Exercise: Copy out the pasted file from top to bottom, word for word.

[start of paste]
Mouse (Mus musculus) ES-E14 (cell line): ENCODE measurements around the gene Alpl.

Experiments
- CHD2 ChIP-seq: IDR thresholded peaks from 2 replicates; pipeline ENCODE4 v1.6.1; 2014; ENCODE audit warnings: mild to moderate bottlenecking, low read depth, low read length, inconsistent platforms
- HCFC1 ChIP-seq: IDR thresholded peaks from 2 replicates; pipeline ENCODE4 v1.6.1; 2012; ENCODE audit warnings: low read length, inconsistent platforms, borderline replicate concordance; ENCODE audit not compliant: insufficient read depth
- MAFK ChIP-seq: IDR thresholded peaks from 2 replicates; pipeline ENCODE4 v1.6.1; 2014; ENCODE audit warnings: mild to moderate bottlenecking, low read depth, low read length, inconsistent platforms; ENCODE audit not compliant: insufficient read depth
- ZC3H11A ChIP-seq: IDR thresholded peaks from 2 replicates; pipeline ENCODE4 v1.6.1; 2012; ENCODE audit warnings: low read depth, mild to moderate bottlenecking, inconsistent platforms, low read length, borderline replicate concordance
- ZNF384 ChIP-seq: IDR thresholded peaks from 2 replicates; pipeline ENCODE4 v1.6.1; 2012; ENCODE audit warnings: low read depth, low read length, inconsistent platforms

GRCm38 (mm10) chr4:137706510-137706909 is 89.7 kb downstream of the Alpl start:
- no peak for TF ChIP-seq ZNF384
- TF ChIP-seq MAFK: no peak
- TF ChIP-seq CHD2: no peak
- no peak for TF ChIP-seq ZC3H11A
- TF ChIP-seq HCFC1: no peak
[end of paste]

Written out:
Mouse (Mus musculus) ES-E14 (cell line): ENCODE measurements around the gene Alpl.

Experiments
- CHD2 ChIP-seq: IDR thresholded peaks from 2 replicates; pipeline ENCODE4 v1.6.1; 2014; ENCODE audit warnings: mild to moderate bottlenecking, low read depth, low read length, inconsistent platforms
- HCFC1 ChIP-seq: IDR thresholded peaks from 2 replicates; pipeline ENCODE4 v1.6.1; 2012; ENCODE audit warnings: low read length, inconsistent platforms, borderline replicate concordance; ENCODE audit not compliant: insufficient read depth
- MAFK ChIP-seq: IDR thresholded peaks from 2 replicates; pipeline ENCODE4 v1.6.1; 2014; ENCODE audit warnings: mild to moderate bottlenecking, low read depth, low read length, inconsistent platforms; ENCODE audit not compliant: insufficient read depth
- ZC3H11A ChIP-seq: IDR thresholded peaks from 2 replicates; pipeline ENCODE4 v1.6.1; 2012; ENCODE audit warnings: low read depth, mild to moderate bottlenecking, inconsistent platforms, low read length, borderline replicate concordance
- ZNF384 ChIP-seq: IDR thresholded peaks from 2 replicates; pipeline ENCODE4 v1.6.1; 2012; ENCODE audit warnings: low read depth, low read length, inconsistent platforms

GRCm38 (mm10) chr4:137706510-137706909 is 89.7 kb downstream of the Alpl start:
- no peak for TF ChIP-seq ZNF384
- TF ChIP-seq MAFK: no peak
- TF ChIP-seq CHD2: no peak
- no peak for TF ChIP-seq ZC3H11A
- TF ChIP-seq HCFC1: no peak